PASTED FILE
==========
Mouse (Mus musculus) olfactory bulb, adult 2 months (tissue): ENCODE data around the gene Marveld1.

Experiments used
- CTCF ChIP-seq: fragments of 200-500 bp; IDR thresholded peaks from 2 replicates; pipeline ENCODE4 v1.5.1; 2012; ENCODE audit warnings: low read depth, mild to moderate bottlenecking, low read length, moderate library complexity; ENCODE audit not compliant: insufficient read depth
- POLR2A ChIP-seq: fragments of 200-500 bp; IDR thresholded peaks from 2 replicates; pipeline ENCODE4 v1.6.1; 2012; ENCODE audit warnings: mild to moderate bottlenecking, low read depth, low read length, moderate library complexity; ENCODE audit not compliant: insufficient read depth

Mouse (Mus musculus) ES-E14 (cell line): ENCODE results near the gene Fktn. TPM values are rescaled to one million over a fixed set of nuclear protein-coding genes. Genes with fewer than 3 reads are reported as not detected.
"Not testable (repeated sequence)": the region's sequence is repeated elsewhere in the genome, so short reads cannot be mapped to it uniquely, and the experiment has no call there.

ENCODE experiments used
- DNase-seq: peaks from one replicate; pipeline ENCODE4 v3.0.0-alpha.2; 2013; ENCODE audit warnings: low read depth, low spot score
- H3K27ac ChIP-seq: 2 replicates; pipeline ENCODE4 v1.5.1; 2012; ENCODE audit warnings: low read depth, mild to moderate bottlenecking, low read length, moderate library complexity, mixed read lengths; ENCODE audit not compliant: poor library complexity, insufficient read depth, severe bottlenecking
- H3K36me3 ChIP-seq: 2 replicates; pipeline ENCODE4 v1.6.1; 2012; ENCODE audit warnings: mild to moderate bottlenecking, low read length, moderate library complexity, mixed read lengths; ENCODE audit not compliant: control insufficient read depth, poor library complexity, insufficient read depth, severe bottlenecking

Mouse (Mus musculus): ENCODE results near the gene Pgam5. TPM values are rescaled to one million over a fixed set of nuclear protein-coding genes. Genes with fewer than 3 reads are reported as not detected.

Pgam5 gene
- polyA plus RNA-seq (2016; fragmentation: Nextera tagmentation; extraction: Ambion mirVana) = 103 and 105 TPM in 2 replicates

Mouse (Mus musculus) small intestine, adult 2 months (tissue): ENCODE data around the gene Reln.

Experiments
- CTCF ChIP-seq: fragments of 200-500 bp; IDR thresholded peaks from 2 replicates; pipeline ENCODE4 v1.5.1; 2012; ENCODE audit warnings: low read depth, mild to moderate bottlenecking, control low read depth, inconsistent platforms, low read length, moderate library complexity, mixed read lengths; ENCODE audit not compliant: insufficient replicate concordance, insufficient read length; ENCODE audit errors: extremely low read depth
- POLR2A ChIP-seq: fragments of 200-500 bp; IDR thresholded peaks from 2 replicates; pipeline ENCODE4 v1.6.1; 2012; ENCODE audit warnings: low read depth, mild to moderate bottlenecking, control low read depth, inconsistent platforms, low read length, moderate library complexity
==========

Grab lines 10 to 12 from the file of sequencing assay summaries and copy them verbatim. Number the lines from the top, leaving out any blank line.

- H3K36me3 ChIP-seq: 2 replicates; pipeline ENCODE4 v1.6.1; 2012; ENCODE audit warnings: mild to moderate bottlenecking, low read length, moderate library complexity, mixed read lengths; ENCODE audit not compliant: control insufficient read depth, poor library complexity, insufficient read depth, severe bottlenecking

Mouse (Mus musculus): ENCODE results near the gene Pgam5. TPM values are rescaled to one million over a fixed set of nuclear protein-coding genes. Genes with fewer than 3 reads are reported as not detected.

Pgam5 gene